Editor's Choice


You can’t have your silos and converge them

September 2022 Editor's Choice

Significant strides have been made over the last six years since I decided to write about the required convergence of OT and IT. Firstly, vendors and multinational companies widely use the term operations technology (OT). Furthermore, whole departments now exist in these large companies where manufacturing IT is defined, which is lightyears ahead of where we were a decade ago. So why is the distrust, or at least the appearance of doubt, still a prominent feature between the OT and IT fraternities?

New beginning, old problems

I have been in a new role for over a year now, ‘looking after’ the entire infrastructure, with cloud competency as my main focus area. Even here, I have still faced an ‘us and them’ mentality; however, it’s more in the open now. In my previous position, looking after manufacturing IT only, it was a hidden ‘feature’ that would be enabled once someone stepped on someone else’s toes.

Unfortunately, the sense of yours and mine remains deeply entrenched in the foundations of large multinational companies. IT and OT just cannot seem to hold hands for long enough. There are many benefits to IT and OT convergence, but it seems the culture and change management has a firm grip on both disciplines.

However, I have learned of the symbiotic nature of IT and OT, surviving and evolving through economic downturns, near-zero oil prices, chip shortages and global pandemics. During these unforeseen and devastating scenarios, the saying ‘each man for himself’ rings true. It tells the tale of IT and OT existing side-by-side, mutually and respectfully agreeing to disagree and only coordinating when situations require, such as a security breach, a mutually beneficial supplier contracting arrangement, or other shared interests.

Finding comfort in listening to others’ problems

While attending conferences and seminars, both online and in person, I find reprieve that I am not alone in this dream of OT and IT convergence. Although, at these events, I talked to IT professionals from large manufacturing companies and they still use the ugly words ‘shadow IT’ – I was surprised.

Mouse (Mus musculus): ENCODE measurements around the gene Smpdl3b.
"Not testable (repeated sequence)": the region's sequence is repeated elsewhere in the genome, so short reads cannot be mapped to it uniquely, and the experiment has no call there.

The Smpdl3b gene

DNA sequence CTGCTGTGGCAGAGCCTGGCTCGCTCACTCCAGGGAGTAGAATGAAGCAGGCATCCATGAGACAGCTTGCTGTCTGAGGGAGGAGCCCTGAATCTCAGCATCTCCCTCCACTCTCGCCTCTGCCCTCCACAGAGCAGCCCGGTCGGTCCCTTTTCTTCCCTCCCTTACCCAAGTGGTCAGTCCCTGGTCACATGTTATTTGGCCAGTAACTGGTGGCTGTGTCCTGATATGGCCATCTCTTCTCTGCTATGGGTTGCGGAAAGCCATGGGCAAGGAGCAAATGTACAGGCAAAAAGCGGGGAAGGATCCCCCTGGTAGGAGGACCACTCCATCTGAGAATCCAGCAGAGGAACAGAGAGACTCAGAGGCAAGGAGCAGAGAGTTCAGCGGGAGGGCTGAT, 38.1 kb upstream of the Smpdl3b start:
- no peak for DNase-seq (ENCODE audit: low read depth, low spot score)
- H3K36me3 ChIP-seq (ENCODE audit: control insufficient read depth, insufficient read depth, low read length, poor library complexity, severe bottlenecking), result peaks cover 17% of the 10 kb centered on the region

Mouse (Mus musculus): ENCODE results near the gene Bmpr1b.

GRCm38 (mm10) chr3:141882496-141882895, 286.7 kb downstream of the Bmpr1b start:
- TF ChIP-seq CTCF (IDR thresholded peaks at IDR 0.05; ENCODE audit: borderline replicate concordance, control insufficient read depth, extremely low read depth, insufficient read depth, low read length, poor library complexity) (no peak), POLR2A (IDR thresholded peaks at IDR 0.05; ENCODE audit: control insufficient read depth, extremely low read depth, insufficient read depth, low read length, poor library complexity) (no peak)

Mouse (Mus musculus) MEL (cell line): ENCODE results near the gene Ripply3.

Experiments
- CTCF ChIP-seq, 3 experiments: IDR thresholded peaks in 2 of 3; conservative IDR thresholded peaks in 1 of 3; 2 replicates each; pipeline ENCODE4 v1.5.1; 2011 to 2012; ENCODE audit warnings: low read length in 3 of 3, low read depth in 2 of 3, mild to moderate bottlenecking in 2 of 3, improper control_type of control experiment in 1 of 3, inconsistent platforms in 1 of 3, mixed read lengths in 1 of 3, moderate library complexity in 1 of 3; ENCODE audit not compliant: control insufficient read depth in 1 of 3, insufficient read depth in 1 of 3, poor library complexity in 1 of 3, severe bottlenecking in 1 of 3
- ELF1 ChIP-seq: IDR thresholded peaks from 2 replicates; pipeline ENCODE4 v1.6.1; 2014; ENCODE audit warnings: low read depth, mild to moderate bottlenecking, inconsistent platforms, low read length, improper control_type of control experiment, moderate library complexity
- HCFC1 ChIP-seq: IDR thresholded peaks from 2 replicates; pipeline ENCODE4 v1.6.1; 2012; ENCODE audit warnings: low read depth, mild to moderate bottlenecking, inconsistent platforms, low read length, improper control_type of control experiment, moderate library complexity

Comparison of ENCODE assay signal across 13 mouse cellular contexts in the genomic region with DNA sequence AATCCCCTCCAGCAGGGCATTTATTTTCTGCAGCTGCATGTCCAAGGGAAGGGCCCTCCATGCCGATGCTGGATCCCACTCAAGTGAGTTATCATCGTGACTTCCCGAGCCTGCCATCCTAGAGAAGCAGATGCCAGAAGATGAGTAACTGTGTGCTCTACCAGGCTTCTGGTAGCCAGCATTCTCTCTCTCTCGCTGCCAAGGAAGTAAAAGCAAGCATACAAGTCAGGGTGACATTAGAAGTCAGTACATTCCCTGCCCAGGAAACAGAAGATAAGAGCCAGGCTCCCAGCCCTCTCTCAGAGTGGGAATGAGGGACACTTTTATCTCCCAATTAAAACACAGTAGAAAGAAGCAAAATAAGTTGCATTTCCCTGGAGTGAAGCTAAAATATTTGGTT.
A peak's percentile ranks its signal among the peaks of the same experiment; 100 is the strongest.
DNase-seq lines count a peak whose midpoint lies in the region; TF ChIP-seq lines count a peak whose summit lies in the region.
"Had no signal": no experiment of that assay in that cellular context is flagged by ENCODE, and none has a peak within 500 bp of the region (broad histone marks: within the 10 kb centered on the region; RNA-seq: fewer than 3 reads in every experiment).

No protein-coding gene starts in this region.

While we are working hard to break barriers and build bridges from IT to OT and vice versa, a new challenge is creeping into the manufacturing IT space: old versus young. Non-manufacturing companies have a different convergence they yearn for; a holding of hands between the old guard and the new kids on the block. IoT and digitalisation are being pushed by the new kids while die-hard analog, one-way communication is being held onto by the old guard. The two seem to fight hard for the ‘Convergence of IT and OT’ title.

I have more respect than I can say for the generation nearing retirement age. I also respect the new digitalisation age, which has singlehandedly pushed technology forward through a decade’s worth of evolutionary technological leaps. But coming to grips with companies still struggling with an ageism problem, and learning how it impacts digitalisation and modernisation efforts, sent shivers down my spine when an IT professional from a prominent bank told his story. I suddenly felt like my job and challenges were child’s play compared to my industry peers.

Shared interests

In some cases, IT and OT come together and agree to work in harmony. For example, shared infrastructure, shared backups and storage, shared data centres, shared cloud platforms, shared networks (logically separated, of course), shared master agreement contracts and shared security. We can also add shared skills, shared experiences and shared resources on digitalisation and modernisation projects. These are the shared interests that both IT and OT are interested in.

And that is what I’ve learned: that IT and OT convergence may just be a dream. At least until my mind is changed, or I continue learning more about IT and OT and their individual rights to exist without interference from each other. Or without being impacted by decisions from the other and without a forced convergence that might not be required.

Maybe a side-by-side existence with shared interests is the definition of convergence?


About Lance Turner


Lance Turner.

Lance Turner is an MES/IIT/OT specialist employed at Sasol’s Secunda plant. He has an honours degree in Information Systems and an Adv. Diploma in Industrial Data Communications, Networks and IT. A certified MESA MES/MOM student, his passion is amalgamating general IT across the manufacturing spectrum. Lance’s vision is for a converged IT and manufacturing discipline that will become the reality of Industry 4.0. His team motto is MES services that are always available, always stable, and always dependable.

For more information contact Lance Turner, lancegta007@gmail.com, www.lanceturner.co.za




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